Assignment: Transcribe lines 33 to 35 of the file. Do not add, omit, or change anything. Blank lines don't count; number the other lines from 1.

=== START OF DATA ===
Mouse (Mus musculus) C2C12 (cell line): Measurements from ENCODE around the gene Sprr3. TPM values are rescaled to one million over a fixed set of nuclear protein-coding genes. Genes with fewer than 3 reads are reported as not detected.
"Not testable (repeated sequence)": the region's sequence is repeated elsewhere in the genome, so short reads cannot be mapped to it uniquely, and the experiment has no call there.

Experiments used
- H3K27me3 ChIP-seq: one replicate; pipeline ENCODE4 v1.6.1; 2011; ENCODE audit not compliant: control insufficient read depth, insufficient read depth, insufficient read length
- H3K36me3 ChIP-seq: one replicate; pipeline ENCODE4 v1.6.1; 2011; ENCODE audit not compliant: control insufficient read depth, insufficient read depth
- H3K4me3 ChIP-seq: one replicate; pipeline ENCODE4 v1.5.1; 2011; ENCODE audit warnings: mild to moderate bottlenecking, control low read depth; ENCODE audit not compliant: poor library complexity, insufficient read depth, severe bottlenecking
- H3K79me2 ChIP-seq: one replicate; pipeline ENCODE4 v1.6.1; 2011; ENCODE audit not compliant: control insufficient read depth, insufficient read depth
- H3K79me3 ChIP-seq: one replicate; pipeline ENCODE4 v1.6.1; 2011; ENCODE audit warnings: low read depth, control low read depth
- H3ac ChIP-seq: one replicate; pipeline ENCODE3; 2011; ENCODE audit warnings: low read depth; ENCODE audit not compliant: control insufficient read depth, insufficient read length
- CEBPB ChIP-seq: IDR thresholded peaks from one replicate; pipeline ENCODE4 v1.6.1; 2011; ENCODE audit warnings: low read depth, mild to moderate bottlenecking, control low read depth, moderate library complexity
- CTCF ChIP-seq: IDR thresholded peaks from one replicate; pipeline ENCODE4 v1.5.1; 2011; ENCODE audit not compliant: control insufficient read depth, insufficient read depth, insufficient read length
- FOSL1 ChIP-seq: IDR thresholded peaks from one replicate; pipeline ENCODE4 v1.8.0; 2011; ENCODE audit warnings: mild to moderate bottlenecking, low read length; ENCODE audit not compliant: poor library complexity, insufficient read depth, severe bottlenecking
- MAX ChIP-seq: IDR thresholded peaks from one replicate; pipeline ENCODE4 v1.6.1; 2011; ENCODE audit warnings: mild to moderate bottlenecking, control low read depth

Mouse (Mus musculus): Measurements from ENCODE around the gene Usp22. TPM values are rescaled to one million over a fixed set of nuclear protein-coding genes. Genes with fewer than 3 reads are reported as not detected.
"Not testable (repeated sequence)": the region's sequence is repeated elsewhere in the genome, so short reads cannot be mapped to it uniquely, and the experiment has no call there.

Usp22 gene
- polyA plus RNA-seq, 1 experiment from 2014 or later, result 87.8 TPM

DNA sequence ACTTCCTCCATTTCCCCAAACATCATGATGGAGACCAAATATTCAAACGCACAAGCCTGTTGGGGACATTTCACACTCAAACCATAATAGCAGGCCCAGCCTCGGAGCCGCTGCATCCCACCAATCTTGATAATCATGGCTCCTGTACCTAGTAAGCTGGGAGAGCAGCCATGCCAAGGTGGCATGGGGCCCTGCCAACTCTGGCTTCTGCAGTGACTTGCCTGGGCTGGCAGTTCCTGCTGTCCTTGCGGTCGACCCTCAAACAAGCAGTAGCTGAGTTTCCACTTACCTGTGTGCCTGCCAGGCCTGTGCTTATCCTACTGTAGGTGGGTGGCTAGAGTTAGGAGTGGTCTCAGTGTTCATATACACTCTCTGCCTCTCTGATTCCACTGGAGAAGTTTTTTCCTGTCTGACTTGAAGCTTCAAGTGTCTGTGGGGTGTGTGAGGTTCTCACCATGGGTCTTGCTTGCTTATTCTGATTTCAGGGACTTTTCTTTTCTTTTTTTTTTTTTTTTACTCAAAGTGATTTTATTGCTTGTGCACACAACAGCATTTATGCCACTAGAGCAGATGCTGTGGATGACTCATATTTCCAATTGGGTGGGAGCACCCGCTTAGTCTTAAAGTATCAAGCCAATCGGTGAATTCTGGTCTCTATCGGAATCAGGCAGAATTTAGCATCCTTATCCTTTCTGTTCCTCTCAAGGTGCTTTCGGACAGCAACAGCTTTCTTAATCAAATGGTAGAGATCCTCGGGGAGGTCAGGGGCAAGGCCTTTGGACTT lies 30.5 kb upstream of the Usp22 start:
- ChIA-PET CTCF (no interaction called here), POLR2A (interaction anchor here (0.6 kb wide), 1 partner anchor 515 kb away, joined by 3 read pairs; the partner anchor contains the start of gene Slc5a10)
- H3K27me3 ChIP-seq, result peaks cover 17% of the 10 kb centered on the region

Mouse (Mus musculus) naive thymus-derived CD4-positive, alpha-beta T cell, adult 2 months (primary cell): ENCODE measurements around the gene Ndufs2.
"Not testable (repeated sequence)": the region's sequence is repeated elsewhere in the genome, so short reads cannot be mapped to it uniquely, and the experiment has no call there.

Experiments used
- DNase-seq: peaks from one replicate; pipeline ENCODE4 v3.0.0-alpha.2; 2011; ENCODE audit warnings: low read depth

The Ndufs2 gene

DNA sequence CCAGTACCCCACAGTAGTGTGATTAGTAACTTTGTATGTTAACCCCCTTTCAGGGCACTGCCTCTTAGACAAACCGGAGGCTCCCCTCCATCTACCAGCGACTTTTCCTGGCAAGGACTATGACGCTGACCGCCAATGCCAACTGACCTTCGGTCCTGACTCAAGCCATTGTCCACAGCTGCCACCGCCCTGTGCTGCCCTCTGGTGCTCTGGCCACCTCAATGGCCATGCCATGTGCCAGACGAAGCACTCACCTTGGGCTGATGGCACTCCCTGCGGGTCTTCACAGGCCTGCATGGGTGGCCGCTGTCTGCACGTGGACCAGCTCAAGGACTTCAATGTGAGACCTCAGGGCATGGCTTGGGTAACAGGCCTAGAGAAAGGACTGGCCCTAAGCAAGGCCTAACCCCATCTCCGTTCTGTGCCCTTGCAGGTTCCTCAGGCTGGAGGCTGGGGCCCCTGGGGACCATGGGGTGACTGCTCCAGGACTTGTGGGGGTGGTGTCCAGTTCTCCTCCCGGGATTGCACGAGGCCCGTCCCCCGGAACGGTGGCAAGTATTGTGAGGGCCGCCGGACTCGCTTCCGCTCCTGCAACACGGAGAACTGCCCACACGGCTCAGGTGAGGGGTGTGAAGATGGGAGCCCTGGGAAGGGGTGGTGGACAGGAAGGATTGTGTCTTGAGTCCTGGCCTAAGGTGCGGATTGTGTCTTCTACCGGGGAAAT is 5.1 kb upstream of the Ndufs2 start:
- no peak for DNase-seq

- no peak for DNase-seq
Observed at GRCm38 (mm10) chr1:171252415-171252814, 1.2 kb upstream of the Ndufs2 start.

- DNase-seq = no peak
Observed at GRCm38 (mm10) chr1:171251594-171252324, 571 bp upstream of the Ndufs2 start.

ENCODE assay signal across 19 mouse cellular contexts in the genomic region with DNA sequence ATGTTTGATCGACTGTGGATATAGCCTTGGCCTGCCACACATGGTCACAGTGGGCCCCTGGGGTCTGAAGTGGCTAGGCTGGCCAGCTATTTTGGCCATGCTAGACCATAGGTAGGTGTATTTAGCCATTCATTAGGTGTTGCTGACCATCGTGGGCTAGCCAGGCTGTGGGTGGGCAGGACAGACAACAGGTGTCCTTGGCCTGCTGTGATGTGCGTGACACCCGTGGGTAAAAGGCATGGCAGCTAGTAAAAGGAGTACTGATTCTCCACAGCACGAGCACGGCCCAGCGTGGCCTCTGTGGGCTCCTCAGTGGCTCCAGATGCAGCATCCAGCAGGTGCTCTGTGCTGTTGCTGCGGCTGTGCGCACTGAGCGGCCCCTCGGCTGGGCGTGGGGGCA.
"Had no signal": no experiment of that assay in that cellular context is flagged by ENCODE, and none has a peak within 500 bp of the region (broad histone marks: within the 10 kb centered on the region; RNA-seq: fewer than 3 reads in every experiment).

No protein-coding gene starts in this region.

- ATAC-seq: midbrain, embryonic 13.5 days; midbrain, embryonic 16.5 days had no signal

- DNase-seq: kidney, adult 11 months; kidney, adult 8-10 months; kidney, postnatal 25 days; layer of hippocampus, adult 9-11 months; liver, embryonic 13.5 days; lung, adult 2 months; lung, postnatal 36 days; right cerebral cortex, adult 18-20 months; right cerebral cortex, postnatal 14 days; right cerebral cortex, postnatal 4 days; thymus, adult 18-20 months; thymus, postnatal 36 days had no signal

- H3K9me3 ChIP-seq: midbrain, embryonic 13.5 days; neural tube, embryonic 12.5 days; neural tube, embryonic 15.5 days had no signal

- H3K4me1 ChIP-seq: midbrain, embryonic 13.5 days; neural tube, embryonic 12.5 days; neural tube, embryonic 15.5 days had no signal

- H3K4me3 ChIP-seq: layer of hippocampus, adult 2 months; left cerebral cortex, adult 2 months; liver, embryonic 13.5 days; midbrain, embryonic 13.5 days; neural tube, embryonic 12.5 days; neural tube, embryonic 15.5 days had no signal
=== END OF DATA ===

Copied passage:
"Had no signal": no experiment of that assay in that cellular context is flagged by ENCODE, and none has a peak within 500 bp of the region (broad histone marks: within the 10 kb centered on the region; RNA-seq: fewer than 3 reads in every experiment).

No protein-coding gene starts in this region.

- ATAC-seq: midbrain, embryonic 13.5 days; midbrain, embryonic 16.5 days had no signal